Some of the buildings not mentioned in Forgotten Chicago are:

Block 37 before it was razed, sat vacant for a few decades, and became home to the current monstrous structure that occupies the land.

Soldier Field- What a Spartan place it was back then! With nothing but uncomfortable looking bleachers ringing the inside of the classical coliseum.

A shot of the now-unused spotlight on top of the Palmolive Building blazing away (you can really see why residents of the John Hancock Building immediately put the kibosh on the lamp as they moved in just across the street.

An amusing chase sequence through a large sausage factory was also a treat.

As far as some of the amazing performers featured:

Del Close- One of the greatest improvisational gurus of all time and creator of the long form improvisational framework known as Harold, which revolutionized improvisation. Charna Halpern (and later Del himself) used it as the backbone of perhaps the most innovative and eclectic improv theater companies ever, the io. The long form also revitalized Second City when concepts central to it were integrated into main stage shows. Some time I’ll tell the story of how Del scared the utter living bejesus out of me when I was a young stand-up comic.

Viola Spolin– Those people whose young lives were rocked upon reading Improvisation For The Theater won’t need to ask who she is, everybody else needs to do some clicking. To sum it up, she conceived the first games and exercises that formed the foundation of what we know today as improvisation.

Nelson Algren– Yeah, that’s right, Nelson Freakin’ Algren. In all his brilliant prose writing, Simone De Beauvoir exciting resplendence. Right there in his authorial lair. Nelson tells a story whilst the camera pans around his apartment, lingering longingly over his array of nudie centerfolds scattered amidst the books, photos, and awards. The slow pan of Algren’s books is a valuable document in itself (I need to go back and freeze it again and jot all those titles down).

There also were quite a few other early SC alums in the film, including Severn Darden, Anthony Holland, and Jack Burns (from the comedy duo Burns and Shreiber).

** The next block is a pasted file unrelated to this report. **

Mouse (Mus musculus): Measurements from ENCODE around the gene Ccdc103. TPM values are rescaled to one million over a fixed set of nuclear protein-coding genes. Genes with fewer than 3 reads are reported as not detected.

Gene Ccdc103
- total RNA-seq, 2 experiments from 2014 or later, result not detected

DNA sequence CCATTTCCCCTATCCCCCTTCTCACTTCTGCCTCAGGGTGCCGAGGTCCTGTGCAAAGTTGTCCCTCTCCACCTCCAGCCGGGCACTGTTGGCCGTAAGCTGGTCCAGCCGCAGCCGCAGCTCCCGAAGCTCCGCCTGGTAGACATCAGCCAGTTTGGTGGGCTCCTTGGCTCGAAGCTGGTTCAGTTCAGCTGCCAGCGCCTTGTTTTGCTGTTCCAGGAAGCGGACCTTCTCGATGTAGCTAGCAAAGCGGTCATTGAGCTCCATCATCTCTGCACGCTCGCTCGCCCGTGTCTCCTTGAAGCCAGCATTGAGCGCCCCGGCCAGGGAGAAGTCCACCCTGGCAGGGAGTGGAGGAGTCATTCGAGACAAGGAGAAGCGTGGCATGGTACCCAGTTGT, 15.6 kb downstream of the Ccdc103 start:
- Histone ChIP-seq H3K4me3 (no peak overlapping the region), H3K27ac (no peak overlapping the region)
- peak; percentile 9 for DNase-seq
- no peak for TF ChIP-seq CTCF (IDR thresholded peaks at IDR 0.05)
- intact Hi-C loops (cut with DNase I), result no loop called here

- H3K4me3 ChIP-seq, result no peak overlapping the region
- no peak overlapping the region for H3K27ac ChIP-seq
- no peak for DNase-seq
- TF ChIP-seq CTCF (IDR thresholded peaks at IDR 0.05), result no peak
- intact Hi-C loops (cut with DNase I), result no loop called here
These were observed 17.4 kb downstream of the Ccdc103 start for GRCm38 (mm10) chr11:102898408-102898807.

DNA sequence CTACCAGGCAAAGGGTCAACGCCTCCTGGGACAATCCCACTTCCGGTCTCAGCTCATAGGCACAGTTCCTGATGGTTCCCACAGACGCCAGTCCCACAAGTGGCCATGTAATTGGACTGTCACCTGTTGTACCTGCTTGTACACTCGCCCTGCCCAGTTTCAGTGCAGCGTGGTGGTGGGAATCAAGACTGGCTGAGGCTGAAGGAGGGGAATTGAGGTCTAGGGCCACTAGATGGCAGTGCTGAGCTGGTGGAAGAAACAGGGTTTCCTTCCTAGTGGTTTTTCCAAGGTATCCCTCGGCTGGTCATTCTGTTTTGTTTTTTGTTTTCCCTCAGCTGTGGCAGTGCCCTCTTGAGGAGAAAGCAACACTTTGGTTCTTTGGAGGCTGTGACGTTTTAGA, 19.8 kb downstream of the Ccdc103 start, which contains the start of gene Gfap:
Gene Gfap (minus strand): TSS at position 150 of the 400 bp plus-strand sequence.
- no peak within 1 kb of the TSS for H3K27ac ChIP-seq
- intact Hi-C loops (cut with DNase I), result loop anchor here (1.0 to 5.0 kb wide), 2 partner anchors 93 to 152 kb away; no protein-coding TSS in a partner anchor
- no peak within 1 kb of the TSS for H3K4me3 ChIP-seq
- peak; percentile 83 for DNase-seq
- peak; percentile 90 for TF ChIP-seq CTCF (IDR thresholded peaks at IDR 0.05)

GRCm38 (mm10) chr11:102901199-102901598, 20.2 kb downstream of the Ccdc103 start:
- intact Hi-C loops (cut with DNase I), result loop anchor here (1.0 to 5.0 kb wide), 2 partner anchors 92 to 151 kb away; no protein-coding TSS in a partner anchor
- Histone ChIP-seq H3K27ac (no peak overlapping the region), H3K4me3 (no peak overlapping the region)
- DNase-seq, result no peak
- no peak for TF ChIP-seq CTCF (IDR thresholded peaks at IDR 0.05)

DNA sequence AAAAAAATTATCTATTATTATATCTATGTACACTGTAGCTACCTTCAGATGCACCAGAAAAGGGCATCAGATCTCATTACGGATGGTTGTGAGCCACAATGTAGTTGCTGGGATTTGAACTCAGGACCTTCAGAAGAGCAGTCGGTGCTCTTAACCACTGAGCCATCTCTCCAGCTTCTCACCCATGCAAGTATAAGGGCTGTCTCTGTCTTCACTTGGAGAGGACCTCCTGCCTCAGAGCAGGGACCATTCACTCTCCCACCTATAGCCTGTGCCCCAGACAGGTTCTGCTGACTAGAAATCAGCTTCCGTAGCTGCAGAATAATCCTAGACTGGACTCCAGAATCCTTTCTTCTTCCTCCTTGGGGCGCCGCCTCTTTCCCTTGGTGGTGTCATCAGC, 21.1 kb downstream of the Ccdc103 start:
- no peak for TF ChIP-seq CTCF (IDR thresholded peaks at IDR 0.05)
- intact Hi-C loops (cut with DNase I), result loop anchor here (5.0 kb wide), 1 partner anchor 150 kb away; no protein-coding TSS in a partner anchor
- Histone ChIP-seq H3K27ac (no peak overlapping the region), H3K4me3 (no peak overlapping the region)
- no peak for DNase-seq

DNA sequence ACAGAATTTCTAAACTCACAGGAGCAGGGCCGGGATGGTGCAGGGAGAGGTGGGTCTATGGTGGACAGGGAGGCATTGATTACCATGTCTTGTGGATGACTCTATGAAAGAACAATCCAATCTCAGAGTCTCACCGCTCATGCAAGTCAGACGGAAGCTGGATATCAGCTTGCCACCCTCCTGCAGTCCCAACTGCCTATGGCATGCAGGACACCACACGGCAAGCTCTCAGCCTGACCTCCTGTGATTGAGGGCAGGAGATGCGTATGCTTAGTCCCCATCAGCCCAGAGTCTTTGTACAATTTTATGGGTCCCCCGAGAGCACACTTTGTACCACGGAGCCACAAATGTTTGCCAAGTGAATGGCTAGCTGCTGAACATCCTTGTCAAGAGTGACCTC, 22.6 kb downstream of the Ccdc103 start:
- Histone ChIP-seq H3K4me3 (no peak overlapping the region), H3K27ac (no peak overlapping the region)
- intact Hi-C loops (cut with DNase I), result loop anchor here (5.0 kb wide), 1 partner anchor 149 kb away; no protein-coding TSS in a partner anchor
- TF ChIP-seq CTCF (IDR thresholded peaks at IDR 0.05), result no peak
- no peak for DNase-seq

Goldstein is a wonderful glimpse into many aspects of Chicago’s past. Just let it wash over you though, and don’t expect it to make any sense.

There are many shots of this man wandering through mid-1960's Chicago.
There are many shots of this man wandering through mid-1960’s Chicago.

Just got this late notice from the Chicago Film Archives about a co-produced event with the Northwest Chicago Film Society happening this Friday.

GOLDSTEIN in 35mm!

Friday, October 4th (7:30 PM), Patio Theater

the Northwest Chicago Film Society and Chicago Film Archives present the locally produced feature….

Directed by Philip Kaufman and Benjamin Manaster • 1964 • 84 min • Montrose Film Productions • 35mm from George Eastman House
A ragtag, charmingly self-conscious attempt at forging an American nouvelle vague, Goldstein was the first feature of University of Chicago graduate Philip Kaufman. Shot entirely on the streets of Chicago during the fall of 1963, Goldstein offers an invaluable record of apartments, factories, and downtown movie palaces soon buried by urban renewal. The loose storyline follows the audacious adventures of a Hassidic hobo (Lou Gilbert) who emerges from Lake Michigan, but the many digressions include visits with folksy poets, wacky abortionists, novelist Nelson Algren, and Second City veterans Severn Darden, Anthony Holland, and Tom Erhard. A rousing success at the 1964 Cannes Film Festival, where it won La prix de la nouvelle critique, Goldstein reminds us, too, of the perilous fate of many independent productions. With no studio to look after it and the original camera negative long missing, Goldstein has been newly restored from Kaufman’s personal print. Preservation funded by the National Endowment for the Arts. (NWCFS)
Goldstein is part of Chicago Artists Month 2013, the 18th annual celebration of Chicago’s vibrant art community presented by the Chicago Department of Cultural Affairs and Special Events.  For more information, visit www.chicagoartistsmonth.org
When: Friday, October 4th
What Time: 7:30PM
Patio Theater

6008 West Irving Park Rd
Chicago, IL go to map

Admission: $5
More info: http://www.chicagofilmarchives.org/current-events/goldstein
Facebook eventhttps://www.facebook.com/events/454333994685915/

The World Premiere of my Hollywood On Lake Michigan, 2nd Edition Lecture!!!

Saturday, October 5        4PM

I am appearing in Lisle this coming Saturday, October 5 at 4PM at The Lisle Depot Baggage Room (921 School St.) as part of The History Author Series of The Museums At Lisle Station Park. I will be holding forth about the History and Present of Chicago Film and telling stories of my herculean struggle to update Arnie Bernstein’s beloved Chicago classic.  I will also be selling (cash only) and signing copies afterwards.

It’s going to be a very fun afternoon, so stop on by!!!